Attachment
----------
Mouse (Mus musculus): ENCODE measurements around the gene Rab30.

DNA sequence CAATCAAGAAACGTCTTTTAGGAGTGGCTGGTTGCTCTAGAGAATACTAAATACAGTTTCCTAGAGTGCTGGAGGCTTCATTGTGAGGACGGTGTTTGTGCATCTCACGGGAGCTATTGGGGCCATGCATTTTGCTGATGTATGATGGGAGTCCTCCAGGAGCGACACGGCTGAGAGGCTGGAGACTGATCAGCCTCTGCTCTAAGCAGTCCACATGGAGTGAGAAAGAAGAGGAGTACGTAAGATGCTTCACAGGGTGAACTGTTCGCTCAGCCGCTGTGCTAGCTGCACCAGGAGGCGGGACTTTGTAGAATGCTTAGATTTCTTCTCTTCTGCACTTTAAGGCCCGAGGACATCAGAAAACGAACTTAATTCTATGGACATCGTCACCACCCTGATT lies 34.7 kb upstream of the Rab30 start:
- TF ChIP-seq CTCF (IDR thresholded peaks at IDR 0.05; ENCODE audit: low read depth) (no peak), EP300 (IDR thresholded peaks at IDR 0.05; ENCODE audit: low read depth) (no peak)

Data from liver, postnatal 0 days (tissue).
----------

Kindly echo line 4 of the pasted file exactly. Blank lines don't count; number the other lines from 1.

Data from liver, postnatal 0 days (tissue).